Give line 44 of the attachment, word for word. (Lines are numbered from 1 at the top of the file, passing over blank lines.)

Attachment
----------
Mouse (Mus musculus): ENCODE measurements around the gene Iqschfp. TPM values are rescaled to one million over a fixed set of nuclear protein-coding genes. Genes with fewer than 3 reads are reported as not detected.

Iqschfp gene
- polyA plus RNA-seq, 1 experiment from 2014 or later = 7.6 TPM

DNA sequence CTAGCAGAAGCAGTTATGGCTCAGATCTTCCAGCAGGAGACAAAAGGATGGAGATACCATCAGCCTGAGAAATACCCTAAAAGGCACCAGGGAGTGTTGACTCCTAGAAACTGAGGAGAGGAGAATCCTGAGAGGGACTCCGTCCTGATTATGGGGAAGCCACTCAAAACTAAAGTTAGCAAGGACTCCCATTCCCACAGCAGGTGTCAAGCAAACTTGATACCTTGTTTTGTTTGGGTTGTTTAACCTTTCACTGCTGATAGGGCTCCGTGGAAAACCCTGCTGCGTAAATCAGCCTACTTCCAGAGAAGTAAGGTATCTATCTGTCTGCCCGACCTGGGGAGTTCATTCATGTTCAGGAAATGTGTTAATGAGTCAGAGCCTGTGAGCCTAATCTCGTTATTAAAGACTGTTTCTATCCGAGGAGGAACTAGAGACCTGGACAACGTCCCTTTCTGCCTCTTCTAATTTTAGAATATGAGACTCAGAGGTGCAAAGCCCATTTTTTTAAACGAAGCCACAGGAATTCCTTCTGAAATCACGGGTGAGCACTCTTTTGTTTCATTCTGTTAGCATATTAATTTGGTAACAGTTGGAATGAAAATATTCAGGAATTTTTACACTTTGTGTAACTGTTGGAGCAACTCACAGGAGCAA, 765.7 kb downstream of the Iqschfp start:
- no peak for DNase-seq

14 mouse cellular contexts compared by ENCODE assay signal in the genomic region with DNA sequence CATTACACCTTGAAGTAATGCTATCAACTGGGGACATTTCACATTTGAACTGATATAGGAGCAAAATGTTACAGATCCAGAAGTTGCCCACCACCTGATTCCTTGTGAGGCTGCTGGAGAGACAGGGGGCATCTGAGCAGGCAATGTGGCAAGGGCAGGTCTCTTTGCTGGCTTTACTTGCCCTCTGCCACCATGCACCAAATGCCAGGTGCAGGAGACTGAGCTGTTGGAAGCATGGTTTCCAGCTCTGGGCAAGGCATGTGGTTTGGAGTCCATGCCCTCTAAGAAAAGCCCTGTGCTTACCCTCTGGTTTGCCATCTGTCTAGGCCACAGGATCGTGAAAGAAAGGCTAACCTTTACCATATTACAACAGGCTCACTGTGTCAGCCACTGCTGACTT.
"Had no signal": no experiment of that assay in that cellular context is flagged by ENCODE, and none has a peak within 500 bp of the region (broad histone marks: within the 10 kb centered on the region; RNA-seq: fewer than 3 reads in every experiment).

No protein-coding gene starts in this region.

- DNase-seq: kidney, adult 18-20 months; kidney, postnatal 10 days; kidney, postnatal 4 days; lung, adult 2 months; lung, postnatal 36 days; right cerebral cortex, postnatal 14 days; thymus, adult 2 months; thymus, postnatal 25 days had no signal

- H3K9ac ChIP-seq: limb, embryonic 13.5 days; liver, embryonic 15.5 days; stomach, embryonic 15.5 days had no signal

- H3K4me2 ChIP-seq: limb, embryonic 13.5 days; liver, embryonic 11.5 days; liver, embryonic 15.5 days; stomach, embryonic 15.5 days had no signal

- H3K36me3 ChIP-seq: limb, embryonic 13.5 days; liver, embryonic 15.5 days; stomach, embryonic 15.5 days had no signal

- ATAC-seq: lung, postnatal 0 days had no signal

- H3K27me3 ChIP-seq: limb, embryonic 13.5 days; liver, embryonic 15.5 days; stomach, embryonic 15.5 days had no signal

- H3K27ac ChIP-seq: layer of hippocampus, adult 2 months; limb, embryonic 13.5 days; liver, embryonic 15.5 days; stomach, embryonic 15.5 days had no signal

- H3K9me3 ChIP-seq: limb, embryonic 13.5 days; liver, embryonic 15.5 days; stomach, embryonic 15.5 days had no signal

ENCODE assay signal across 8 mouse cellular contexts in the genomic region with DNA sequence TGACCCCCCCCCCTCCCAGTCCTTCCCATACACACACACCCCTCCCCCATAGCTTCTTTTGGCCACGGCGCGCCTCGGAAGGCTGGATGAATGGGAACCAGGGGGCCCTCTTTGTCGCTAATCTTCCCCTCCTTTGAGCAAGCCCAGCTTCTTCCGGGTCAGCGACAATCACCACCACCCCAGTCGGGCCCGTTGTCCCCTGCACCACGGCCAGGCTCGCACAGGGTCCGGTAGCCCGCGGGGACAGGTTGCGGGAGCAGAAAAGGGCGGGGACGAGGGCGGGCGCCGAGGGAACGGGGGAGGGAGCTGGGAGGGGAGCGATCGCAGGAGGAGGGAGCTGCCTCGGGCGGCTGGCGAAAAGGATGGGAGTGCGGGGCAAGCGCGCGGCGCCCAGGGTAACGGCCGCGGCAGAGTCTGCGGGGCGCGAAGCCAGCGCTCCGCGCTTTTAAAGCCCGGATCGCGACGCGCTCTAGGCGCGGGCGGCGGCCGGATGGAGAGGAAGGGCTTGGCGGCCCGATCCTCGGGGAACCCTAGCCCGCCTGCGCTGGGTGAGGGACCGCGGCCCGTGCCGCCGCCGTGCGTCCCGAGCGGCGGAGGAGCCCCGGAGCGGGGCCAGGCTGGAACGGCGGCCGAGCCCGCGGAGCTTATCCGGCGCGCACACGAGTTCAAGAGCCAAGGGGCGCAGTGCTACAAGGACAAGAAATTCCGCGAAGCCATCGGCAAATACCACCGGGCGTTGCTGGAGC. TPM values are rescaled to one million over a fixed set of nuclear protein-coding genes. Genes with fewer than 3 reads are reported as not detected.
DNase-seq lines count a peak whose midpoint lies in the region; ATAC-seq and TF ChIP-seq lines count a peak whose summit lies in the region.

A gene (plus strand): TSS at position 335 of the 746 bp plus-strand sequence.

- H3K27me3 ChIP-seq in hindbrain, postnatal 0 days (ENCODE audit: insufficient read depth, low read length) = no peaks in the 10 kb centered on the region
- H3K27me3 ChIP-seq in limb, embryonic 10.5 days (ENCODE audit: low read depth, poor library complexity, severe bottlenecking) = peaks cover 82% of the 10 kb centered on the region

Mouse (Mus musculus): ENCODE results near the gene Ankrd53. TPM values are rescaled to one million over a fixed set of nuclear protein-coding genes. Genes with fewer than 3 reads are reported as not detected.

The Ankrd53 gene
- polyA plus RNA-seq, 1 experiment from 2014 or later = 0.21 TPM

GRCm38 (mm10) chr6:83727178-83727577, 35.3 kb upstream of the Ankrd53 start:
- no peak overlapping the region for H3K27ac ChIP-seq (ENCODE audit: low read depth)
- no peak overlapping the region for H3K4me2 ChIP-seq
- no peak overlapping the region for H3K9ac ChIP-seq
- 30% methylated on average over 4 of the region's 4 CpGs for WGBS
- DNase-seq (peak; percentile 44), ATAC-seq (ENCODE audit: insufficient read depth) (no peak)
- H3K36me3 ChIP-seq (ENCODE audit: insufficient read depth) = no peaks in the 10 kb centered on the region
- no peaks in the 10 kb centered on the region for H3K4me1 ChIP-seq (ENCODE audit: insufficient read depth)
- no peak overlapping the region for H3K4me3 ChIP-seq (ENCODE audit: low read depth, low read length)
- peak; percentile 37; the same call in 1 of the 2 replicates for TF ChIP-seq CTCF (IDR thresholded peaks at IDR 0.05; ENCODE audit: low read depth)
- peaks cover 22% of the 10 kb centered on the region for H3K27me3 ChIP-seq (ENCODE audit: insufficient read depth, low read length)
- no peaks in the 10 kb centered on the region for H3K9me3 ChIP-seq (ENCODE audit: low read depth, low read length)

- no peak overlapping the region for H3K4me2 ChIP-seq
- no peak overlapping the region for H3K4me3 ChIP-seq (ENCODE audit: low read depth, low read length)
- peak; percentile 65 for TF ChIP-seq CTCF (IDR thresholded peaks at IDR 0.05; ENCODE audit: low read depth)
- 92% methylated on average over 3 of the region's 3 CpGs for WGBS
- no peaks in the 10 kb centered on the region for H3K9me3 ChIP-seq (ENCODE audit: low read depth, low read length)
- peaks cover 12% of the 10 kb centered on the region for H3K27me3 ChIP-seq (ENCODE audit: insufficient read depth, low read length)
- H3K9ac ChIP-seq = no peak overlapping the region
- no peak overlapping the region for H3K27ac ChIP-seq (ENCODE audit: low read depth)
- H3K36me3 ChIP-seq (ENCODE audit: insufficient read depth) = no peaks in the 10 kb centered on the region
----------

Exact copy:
- no peak overlapping the region for H3K27ac ChIP-seq (ENCODE audit: low read depth)